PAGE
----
Wrote a new microfiction piece last night in response to the following writing prompt: “The man screamed, for he was just an inch in the fourth dimension away from his own universe, but so helplessly trapped in one that was not his own.” The premise sounded interesting to me, and I wanted to focus on why he was taken away. It quickly became a small short called ‘The Last One.’
One reason I do microfiction is that it’s a great way to keep my chops up. Another reason is, it’s a great way for me to meet new readers. Am I a good writer? Can I tell a good story? You can make a decision pretty quick when you read some of my microfiction. Here’s a quick sample:
So close, yet so far.
Scrabbling at the unseen barrier. It doesn’t feel like anything. Not glass, not metal, not plastic or wood. I can feel nothing, no texture, under my fingertips. But it’s there, separating me. Just one small more bit, not even the width of two fingers, that’s the distance between me and home.
“Help!” I scream. “Help me!” I can see them. Ordinary people, ordinary day. It’s a street corner, 85th or 86th Street. Central Park West, where my grandmother used to take us to walk her dog. Taxis, buses, people and animals. I can see them, hear them, even smell them. But that’s as close as I’ll get.
Have a great rest of your day, and Write On!
Created a new piece of scifi microfiction in response to the prompt: ‘Humans never managed to developed laster-than-light travel. Instead, they developed ways to discretely piggyback on ships that can. The other races in the galaxy are getting suspicious.’ So, I decided to write a story where humans are treated like pests. Guess how they decide to treat us? I hope you enjoy ‘Pest Control.’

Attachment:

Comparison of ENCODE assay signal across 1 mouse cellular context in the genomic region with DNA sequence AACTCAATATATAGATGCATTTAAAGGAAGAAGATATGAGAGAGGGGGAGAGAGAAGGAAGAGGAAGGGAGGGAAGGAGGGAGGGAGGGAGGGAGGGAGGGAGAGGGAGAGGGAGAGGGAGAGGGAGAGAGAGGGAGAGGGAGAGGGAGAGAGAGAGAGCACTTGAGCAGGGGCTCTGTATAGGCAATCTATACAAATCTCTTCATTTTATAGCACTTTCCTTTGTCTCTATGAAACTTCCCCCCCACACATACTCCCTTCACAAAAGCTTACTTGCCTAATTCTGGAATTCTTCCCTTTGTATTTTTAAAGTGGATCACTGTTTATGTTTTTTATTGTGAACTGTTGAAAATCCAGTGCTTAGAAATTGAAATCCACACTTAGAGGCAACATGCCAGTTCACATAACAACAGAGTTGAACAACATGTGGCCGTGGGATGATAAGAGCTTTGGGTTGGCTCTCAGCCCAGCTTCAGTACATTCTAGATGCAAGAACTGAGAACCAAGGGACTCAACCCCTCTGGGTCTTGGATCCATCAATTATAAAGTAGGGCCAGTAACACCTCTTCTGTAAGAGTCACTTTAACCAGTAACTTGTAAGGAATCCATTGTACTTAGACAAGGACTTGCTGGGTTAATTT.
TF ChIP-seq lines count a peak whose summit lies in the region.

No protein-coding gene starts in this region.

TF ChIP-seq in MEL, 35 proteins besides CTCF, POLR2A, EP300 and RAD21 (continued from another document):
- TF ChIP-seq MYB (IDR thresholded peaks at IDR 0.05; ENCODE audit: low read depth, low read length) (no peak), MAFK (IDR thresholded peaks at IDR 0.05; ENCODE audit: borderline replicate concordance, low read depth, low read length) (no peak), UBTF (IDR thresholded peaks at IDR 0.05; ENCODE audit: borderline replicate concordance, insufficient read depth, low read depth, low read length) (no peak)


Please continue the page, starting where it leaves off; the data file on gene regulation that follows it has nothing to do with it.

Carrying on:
“Oh god, here’s another one!”
“Quick, deploy the sentinel.” A whirring airbot hurtles from the darkness, lidar scans searching for the critters. They can’t hide forever, sentinels know what to look for. Air composition changes, skin oil deposits, spoor. Little beasts are cute in a way, but they’re dangerous to the traveling elite.
“There, there!” The airbot responds to the chief engineers shout, tracking to the left. They listen to scurrying sounds, feet scraping against metal and plastic. “seems to be more than one. I can hear two sets of mandibles.”
His assistant, the one responsible for sentinel maintenance, nods his head. “Should install vermin guards on the cargo bays. Keep waiting for them to appropriate the funds.”
“It’s in the next phase of ship mod work. We’ll get there. In the meantime, watch the fun!” The chief engineer cackles, one of six green bellies drapes over the handrail. “Go, go. Run you little turd!”
“Hey!” a third voice joins them. It’s Ry’legh, the midshipman. “I got five credits, says this one lasts longer than ten minutes against your sentinel.”
“You’re on,” the assistant replies. “I sent our best. This little booger don’t stand a chance.” His airbot seems to sense the new tension in the air and chirps with determination. This isn’t a matter of life and death, it’s a matter of cash! It re-acquires its target, another dirty-faced, nearly-sentient human, running for its life among the hulks of cargo containers in Cargo Bay 7.
Just finished a new fiction piece based on the following prompt: “You and your spouse are having a nice vacation, relaxing on the beach in the sunlight. You got a notification on your phone and checked it out. It was your spouse asking you when you’ll be going on vacation.” Something about the prompt instantly made me think of a Hitchcock film and Ray Bradbury. I’m calling it ‘Better Half’ and I hope you enjoy it.